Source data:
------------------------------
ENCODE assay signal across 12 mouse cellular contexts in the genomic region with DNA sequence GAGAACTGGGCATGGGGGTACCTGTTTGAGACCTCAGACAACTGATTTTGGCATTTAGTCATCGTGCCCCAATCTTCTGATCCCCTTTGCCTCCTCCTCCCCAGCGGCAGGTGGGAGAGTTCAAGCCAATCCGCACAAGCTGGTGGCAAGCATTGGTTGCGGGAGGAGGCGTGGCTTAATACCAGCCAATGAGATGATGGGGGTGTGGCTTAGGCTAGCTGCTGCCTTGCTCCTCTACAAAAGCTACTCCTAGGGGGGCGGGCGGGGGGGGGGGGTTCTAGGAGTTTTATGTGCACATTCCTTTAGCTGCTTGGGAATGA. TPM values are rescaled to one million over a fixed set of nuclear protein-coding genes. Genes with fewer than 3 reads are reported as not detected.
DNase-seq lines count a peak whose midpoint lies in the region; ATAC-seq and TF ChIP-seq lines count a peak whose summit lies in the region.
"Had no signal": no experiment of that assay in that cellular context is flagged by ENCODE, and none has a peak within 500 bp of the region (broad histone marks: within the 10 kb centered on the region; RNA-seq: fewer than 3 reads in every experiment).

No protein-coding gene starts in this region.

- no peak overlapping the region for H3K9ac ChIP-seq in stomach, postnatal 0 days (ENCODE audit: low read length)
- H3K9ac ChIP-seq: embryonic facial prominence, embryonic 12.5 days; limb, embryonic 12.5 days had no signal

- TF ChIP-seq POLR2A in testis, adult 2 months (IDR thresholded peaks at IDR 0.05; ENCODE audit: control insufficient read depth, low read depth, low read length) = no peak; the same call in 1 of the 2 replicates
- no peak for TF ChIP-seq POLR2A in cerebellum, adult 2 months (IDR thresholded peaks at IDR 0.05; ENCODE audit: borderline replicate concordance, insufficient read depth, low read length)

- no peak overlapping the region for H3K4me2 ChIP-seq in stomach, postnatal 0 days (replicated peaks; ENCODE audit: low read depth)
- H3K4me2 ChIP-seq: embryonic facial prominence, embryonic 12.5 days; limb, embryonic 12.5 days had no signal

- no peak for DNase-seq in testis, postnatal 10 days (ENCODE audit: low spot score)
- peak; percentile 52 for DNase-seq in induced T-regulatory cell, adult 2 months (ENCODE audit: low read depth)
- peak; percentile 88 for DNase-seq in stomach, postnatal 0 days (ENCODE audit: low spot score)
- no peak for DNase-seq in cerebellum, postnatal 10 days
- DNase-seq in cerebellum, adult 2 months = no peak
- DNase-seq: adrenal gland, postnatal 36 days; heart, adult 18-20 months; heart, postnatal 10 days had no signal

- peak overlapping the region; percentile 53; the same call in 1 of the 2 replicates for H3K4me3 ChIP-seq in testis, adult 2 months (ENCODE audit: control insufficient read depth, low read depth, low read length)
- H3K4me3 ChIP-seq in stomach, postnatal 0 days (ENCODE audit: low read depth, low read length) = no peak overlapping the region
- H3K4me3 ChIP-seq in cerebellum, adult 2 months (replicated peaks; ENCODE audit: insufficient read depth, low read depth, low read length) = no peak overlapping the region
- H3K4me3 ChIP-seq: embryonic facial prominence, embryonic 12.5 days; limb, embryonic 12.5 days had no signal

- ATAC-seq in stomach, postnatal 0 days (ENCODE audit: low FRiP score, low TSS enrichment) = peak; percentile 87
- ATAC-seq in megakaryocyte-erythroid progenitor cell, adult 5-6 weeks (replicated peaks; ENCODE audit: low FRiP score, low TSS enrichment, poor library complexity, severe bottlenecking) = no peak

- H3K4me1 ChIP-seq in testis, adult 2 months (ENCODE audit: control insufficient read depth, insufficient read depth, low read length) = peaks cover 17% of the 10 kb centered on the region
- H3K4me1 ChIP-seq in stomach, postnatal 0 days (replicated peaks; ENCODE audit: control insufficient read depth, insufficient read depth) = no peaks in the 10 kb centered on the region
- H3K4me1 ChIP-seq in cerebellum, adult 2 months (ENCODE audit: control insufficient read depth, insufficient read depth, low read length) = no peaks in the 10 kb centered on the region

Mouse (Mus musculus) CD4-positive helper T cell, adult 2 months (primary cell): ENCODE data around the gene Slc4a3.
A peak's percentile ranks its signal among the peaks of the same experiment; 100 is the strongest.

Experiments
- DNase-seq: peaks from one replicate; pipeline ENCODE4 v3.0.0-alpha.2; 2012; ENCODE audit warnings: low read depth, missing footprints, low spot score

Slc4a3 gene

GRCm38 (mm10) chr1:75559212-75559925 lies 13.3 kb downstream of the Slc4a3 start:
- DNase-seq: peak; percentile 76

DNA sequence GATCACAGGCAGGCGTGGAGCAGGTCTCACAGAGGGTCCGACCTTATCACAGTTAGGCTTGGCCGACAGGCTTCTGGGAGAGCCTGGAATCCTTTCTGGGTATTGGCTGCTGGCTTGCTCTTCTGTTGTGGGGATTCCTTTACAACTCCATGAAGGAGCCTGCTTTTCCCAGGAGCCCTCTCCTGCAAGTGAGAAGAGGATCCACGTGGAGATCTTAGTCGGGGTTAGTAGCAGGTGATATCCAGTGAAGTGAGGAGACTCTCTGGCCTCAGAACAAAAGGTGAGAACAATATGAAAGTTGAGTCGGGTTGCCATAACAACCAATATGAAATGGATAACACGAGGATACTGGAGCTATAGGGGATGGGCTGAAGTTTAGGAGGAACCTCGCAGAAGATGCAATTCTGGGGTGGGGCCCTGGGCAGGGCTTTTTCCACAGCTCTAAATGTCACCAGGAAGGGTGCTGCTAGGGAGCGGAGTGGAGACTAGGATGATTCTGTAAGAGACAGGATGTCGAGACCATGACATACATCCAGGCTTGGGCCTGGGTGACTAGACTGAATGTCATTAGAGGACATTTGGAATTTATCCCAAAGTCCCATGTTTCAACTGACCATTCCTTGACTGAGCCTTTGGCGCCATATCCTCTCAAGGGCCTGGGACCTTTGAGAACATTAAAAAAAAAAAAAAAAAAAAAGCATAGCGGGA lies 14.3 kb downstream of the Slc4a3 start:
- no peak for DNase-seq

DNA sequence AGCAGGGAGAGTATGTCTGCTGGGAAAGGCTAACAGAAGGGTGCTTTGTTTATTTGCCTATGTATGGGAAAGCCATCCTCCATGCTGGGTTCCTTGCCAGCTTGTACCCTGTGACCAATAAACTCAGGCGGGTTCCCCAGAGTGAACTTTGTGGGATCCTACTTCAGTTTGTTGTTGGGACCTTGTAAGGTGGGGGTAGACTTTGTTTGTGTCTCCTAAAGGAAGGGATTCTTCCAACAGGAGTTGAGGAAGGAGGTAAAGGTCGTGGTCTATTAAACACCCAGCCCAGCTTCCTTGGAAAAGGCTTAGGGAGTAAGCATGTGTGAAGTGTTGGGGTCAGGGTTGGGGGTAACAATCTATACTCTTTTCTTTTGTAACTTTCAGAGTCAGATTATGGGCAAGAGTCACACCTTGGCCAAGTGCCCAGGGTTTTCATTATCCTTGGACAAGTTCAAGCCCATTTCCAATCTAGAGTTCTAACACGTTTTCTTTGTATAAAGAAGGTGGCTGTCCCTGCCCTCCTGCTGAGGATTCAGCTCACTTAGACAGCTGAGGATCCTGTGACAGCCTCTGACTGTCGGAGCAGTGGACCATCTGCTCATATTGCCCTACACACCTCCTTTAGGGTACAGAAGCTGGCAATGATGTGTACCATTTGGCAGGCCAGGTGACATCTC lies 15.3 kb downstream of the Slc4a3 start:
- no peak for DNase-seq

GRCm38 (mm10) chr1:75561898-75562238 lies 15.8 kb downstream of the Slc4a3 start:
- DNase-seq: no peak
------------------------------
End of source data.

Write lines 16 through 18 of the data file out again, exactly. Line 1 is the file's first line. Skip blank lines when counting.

- DNase-seq: adrenal gland, postnatal 36 days; heart, adult 18-20 months; heart, postnatal 10 days had no signal

- peak overlapping the region; percentile 53; the same call in 1 of the 2 replicates for H3K4me3 ChIP-seq in testis, adult 2 months (ENCODE audit: control insufficient read depth, low read depth, low read length)
- H3K4me3 ChIP-seq in stomach, postnatal 0 days (ENCODE audit: low read depth, low read length) = no peak overlapping the region